Pseudognaphalium canescens subsp. canescens
Family: Asteraceae
Wright's cudweed,  more...
[Gnaphalium canescens DC.,  more]
Pseudognaphalium canescens subsp. canescens image
FNA 2006, Wiggins 1964, Kearney and Peebles 1969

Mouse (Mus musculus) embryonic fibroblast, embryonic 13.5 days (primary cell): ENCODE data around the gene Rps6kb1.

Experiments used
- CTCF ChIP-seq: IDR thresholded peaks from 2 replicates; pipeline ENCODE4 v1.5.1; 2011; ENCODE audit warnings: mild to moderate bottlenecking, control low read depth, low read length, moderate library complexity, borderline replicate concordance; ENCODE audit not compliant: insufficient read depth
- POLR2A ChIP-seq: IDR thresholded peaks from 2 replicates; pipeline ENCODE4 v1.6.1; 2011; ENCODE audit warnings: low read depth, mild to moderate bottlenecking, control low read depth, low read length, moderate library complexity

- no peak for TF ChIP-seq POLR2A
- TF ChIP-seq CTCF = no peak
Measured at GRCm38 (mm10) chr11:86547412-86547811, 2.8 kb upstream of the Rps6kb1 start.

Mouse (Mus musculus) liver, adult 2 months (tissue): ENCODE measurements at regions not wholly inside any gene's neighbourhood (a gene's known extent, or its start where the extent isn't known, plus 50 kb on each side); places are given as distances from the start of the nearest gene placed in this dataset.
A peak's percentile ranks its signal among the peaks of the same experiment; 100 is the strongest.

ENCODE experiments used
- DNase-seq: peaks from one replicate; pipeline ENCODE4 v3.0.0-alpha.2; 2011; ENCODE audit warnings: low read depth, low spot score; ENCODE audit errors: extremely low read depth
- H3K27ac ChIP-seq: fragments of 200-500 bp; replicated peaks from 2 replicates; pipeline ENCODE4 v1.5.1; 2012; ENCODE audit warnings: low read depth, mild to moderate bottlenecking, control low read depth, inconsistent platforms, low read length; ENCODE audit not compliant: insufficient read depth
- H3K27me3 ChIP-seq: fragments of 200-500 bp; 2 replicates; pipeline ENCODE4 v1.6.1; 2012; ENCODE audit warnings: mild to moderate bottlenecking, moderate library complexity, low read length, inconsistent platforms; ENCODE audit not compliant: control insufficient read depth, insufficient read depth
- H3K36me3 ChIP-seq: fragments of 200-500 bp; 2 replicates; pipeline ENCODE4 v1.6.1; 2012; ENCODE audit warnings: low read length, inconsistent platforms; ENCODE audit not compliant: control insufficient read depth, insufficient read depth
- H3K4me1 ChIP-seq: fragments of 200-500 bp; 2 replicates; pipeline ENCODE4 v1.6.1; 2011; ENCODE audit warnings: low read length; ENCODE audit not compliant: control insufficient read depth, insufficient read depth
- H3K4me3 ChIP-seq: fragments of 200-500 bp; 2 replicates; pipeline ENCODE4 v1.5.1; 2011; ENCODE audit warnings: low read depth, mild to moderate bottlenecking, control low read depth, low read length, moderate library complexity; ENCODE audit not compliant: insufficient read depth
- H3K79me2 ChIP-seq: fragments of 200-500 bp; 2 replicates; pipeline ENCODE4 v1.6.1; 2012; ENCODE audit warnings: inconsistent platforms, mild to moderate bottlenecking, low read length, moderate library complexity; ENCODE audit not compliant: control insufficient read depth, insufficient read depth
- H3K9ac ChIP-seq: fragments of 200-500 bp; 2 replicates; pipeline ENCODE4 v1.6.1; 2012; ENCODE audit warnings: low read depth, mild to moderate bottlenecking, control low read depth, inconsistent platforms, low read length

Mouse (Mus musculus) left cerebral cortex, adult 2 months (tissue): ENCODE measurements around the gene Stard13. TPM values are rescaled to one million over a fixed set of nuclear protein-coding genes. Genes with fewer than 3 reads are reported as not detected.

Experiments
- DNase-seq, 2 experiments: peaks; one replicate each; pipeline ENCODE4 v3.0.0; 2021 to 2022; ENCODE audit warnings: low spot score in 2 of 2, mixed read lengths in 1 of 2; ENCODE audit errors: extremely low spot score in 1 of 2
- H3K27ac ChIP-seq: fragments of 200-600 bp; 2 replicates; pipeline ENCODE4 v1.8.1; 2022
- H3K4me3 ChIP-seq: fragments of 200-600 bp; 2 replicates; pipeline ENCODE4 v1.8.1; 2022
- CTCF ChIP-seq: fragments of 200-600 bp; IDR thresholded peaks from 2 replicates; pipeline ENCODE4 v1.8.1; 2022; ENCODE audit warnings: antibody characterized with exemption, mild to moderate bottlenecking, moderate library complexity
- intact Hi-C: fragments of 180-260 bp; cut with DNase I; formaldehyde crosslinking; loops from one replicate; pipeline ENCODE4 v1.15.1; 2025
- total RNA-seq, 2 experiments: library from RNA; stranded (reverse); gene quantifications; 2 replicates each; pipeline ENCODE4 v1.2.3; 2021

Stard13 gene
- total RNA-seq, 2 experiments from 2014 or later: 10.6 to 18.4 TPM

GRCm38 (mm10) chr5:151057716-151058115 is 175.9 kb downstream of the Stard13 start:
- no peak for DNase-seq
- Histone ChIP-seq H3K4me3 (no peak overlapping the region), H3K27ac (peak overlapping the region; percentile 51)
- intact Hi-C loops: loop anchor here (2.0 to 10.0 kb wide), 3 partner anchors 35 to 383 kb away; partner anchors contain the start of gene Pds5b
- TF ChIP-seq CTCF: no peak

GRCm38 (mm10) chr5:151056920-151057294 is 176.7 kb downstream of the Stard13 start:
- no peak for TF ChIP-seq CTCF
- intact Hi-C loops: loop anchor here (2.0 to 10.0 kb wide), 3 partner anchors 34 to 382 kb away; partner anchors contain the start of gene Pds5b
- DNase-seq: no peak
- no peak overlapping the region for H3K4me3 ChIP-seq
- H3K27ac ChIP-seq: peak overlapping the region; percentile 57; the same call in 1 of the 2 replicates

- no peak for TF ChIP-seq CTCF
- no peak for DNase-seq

Duration: Annual Nativity: Native Lifeform: Forb/Herb General: Erect or ascending, short-lived, perennial herb much branched at base, densely and closely white-woolly. Leaves: Crowded and matted at base, oblong to oblanceolate or somewhat spatulate, to 1 cm wide, 2-4.5 cm long, cauline leaves oblong to oblong-oblanceolate, 1.5-5 mm wide, 1.5-3 cm long, densely tomentose on both sides, rarely slightly greenish on upper surface, acute and apiculate at apex, sessile and not at all or only slightly decurrent at base. Flowers: Inflorescence of numerous, small, ovoid-turbinate heads arranged in open corymbose panicle of few-headed glomerules, each head 4-5.5 mm long; bracts well imbricated in 3-5 series, white and shining, outermost woolly at base only, mostly obtuse, sometimes apiculate; pistillate flowers capillary about 3 mm long, about equaled by pappus bristles; perfect flowers about same length. Fruits: Cypselae ovoidal, 0.5-0.7 mm long, pale brown, smooth, dull; pappus bristles distinct. Ecology: Found on arid rocky slopes from 3,500-7,000 ft (1067-2134 m); flowers August-October. Notes: Ours is subsp. canescens. Ethnobotany: Ground flowers inhaled for head colds, or leaves used as a paste for linament. Etymology: Pseudognaphalium is false gnaphalium, the former genus name, while canescens means covered with short gray or white hairs. Synonyms: None Editor: SBuckley, 2010